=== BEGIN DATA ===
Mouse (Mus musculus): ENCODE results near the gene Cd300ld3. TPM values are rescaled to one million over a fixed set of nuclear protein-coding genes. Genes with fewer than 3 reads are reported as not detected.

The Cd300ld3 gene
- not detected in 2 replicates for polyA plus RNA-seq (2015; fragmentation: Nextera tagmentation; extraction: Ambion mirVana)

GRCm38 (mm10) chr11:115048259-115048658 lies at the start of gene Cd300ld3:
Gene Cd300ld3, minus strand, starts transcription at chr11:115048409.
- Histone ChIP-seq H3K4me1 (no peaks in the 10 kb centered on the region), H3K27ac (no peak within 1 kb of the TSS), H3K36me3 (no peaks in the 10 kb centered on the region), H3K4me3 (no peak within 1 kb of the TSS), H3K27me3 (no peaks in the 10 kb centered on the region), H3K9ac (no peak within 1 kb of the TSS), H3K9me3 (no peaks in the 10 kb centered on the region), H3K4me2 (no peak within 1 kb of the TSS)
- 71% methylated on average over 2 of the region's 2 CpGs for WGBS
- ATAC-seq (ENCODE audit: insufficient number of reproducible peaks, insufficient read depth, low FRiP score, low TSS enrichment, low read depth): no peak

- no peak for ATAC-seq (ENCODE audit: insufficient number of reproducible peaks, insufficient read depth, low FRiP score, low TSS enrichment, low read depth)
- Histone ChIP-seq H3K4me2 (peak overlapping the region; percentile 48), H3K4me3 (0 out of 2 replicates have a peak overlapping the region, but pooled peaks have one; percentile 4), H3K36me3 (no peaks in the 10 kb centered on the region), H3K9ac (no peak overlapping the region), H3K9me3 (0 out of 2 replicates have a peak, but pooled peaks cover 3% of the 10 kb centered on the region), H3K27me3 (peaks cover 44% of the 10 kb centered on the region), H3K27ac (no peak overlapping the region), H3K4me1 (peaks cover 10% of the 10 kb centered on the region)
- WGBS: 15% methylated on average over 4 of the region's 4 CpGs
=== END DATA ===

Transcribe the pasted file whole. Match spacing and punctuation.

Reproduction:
Mouse (Mus musculus): ENCODE results near the gene Cd300ld3. TPM values are rescaled to one million over a fixed set of nuclear protein-coding genes. Genes with fewer than 3 reads are reported as not detected.

The Cd300ld3 gene
- not detected in 2 replicates for polyA plus RNA-seq (2015; fragmentation: Nextera tagmentation; extraction: Ambion mirVana)

GRCm38 (mm10) chr11:115048259-115048658 lies at the start of gene Cd300ld3:
Gene Cd300ld3, minus strand, starts transcription at chr11:115048409.
- Histone ChIP-seq H3K4me1 (no peaks in the 10 kb centered on the region), H3K27ac (no peak within 1 kb of the TSS), H3K36me3 (no peaks in the 10 kb centered on the region), H3K4me3 (no peak within 1 kb of the TSS), H3K27me3 (no peaks in the 10 kb centered on the region), H3K9ac (no peak within 1 kb of the TSS), H3K9me3 (no peaks in the 10 kb centered on the region), H3K4me2 (no peak within 1 kb of the TSS)
- 71% methylated on average over 2 of the region's 2 CpGs for WGBS
- ATAC-seq (ENCODE audit: insufficient number of reproducible peaks, insufficient read depth, low FRiP score, low TSS enrichment, low read depth): no peak

- no peak for ATAC-seq (ENCODE audit: insufficient number of reproducible peaks, insufficient read depth, low FRiP score, low TSS enrichment, low read depth)
- Histone ChIP-seq H3K4me2 (peak overlapping the region; percentile 48), H3K4me3 (0 out of 2 replicates have a peak overlapping the region, but pooled peaks have one; percentile 4), H3K36me3 (no peaks in the 10 kb centered on the region), H3K9ac (no peak overlapping the region), H3K9me3 (0 out of 2 replicates have a peak, but pooled peaks cover 3% of the 10 kb centered on the region), H3K27me3 (peaks cover 44% of the 10 kb centered on the region), H3K27ac (no peak overlapping the region), H3K4me1 (peaks cover 10% of the 10 kb centered on the region)
- WGBS: 15% methylated on average over 4 of the region's 4 CpGs